Are you planning a trip to Iceland in the wintertime? That is great. Iceland in winter is gorgeous and you will not regret it! I moved to Iceland some years ago and I know that the icy roads in Iceland can be treacherous, and yes, the weather can change without notice. But winter road trips are still worth it!
In order to show you that it is possible to drive in Iceland in the winter months, I have gathered all the necessary information and key safety tips
Prepare your notebook and a pen, and let’s dive into this complete guide so you can have a very smooth winter driving trip in Iceland as possible. First things first, it is important to learn the basics you should know before a winter driving trip to Iceland. The following points really need to be in your mind all the time:
1. The days are WAY shorter in the winter
In Iceland, we consider October to April to be the winter months. However, November to March are definitely more “extreme” winter months.
December and January are the darkest months and this is measured by the number of daylight hours per day (I will give you examples per month down below). These are also the most difficult months for winter driving due to frequent storms, slippery roads, and very short daylight hours.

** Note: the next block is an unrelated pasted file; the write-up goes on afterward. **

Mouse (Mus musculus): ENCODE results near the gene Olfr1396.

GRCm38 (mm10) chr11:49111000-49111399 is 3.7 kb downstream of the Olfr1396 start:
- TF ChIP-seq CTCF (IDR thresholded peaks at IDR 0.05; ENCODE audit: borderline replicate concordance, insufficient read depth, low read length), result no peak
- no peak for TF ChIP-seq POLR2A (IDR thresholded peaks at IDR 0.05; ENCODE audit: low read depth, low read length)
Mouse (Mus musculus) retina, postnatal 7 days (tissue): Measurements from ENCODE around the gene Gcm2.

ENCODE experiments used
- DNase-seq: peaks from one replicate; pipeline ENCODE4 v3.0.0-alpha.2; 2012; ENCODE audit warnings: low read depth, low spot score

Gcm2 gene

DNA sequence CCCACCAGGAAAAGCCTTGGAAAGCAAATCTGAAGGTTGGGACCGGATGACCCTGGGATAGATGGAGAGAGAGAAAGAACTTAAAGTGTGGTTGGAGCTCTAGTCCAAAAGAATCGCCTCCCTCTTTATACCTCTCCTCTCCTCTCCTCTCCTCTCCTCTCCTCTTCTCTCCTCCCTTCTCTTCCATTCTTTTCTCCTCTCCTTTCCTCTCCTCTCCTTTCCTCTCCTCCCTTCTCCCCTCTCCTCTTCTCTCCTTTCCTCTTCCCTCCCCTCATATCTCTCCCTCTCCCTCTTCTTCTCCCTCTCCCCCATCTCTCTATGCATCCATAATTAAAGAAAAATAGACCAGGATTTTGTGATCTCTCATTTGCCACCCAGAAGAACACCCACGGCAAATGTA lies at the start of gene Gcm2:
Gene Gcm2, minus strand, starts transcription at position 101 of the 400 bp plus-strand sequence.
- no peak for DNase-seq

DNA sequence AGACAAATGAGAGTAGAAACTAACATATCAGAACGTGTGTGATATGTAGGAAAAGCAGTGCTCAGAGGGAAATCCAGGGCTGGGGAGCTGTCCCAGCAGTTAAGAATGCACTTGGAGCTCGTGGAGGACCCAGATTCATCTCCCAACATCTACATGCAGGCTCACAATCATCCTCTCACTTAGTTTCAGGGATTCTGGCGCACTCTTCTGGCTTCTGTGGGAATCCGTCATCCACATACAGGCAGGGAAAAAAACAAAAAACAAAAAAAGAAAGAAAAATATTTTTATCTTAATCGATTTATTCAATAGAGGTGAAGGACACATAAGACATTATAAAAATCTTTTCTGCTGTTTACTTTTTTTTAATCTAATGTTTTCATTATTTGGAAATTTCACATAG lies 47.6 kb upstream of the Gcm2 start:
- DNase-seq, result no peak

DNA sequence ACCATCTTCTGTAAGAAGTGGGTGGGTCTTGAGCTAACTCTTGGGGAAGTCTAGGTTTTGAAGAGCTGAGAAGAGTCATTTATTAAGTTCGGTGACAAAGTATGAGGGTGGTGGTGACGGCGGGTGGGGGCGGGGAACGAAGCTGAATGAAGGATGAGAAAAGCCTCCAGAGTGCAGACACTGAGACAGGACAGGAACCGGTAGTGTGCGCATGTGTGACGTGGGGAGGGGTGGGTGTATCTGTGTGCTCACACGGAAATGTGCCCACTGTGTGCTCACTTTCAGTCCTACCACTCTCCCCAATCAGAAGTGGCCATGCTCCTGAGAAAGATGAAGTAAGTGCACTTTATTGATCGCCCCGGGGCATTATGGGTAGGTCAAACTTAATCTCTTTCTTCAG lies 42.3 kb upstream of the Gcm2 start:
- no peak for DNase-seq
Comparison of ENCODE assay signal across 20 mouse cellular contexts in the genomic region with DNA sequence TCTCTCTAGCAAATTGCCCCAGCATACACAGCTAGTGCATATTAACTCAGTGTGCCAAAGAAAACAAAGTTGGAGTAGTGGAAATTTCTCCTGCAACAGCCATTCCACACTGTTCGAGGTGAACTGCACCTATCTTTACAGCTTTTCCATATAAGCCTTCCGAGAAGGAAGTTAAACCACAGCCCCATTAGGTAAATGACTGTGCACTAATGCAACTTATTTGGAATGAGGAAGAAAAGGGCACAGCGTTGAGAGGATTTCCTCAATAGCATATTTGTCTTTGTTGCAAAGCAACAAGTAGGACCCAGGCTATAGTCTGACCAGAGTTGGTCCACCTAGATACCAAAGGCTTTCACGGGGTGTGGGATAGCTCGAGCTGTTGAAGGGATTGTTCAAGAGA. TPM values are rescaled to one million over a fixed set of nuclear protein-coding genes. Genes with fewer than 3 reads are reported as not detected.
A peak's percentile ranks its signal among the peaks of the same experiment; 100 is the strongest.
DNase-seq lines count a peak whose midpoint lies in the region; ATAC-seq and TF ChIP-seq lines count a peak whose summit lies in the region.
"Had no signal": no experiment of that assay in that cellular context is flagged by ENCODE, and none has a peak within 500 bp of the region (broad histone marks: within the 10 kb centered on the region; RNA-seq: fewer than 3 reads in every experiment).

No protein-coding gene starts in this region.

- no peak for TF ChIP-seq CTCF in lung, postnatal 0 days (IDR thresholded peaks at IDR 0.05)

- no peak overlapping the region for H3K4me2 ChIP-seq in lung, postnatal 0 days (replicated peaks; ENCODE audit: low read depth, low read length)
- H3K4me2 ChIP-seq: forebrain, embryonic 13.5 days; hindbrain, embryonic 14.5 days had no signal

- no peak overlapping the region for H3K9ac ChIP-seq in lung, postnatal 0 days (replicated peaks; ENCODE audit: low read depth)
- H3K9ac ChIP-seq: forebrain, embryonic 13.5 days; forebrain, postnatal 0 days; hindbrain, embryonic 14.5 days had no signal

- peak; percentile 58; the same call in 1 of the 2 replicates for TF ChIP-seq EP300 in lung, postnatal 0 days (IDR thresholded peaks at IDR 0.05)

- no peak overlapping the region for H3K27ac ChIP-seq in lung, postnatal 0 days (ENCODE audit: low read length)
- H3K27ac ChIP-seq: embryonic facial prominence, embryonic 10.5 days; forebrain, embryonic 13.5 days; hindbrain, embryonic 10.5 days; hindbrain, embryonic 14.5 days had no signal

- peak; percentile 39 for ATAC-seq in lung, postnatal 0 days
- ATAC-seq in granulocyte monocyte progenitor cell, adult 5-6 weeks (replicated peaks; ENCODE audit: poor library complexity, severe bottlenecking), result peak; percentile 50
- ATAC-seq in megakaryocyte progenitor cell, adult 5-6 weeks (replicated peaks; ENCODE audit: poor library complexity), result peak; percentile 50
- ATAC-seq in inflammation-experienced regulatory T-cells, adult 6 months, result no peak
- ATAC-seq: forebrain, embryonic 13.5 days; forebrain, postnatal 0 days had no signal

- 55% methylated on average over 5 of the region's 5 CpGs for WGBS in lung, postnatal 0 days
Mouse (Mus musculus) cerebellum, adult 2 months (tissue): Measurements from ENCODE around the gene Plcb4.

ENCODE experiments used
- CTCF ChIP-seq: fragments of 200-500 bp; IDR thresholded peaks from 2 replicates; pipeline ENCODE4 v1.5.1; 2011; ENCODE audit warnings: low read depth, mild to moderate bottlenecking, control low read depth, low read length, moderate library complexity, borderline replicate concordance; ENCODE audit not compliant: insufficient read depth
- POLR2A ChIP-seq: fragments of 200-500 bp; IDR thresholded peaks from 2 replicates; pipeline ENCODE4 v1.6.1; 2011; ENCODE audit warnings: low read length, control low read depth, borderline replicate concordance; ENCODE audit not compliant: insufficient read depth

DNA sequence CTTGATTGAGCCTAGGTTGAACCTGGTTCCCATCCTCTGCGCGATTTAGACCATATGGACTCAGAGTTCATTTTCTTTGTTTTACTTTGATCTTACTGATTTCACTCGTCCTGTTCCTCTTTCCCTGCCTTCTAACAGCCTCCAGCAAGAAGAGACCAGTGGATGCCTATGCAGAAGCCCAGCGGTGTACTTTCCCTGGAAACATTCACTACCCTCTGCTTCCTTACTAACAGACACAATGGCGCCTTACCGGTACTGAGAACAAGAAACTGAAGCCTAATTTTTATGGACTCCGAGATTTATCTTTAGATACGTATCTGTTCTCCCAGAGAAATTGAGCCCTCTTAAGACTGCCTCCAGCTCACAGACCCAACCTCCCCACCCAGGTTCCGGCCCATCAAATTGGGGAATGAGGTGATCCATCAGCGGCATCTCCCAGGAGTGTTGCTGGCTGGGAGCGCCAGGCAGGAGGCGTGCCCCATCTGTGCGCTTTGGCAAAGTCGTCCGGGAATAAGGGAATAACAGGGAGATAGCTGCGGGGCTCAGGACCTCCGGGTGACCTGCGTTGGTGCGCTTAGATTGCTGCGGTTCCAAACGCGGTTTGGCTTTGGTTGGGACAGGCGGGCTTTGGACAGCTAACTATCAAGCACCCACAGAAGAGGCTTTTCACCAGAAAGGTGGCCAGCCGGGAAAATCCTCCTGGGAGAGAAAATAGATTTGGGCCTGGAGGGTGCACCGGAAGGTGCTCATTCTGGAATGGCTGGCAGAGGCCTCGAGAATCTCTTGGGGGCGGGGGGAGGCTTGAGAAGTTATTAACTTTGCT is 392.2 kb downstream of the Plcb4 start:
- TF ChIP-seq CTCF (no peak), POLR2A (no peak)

When you are planning your winter driving in Iceland, it is important to know the daylight hours you have so you can plan your itinerary accordingly. This is actually something that people usually don’t remember about but this can actually change everything in your road trip to Iceland.
Here are the sunrise and sunset hours for various months of the year:
- 1st of November, sunrise – 9:10 am, sunset – 5:10 pm
- December 21st, sunrise – 11:20 am, sunset – 3:30 pm (shortest day of the year)
- 31st of January, sunrise – 10:10 am, sunset – 5:10 pm
- 28th of February, sunrise – 8:40 am, sunset – 6:40 pm
- 31st of March, sunrise – 6:50 am, sunset – 8:20 pm
See the difference between the winter months in Iceland? If you are considering a winter trip to Iceland in the darkest months, do not forget to plan your itinerary this way so that you are not out and about in complete darkness – you will not see many natural wonders, also driving in the dark sucks!
Now, when it comes to the weather conditions, in Iceland the weather can change very quickly.
We usually say “if the weather is bad, wait for 5 minutes”. And it is SO true. Sometimes it is just a matter of waiting a bit and the weather improves (or NOT!).
The average temperature in the winter months is around 4C (39F). However, it can feel much colder when there is a strong wind from the North. The lowest I felt was -15 Celsius (-13 F). If you now wonder what to wear, check my packing list for winter.
Winter months in Iceland are usually stormy, with poor visibility and slippery roads. But do not worry, lots of people still visit Iceland even in the winter, and you will be fine too, just make sure you are using all my tips below!
2. The best type of car + winter tires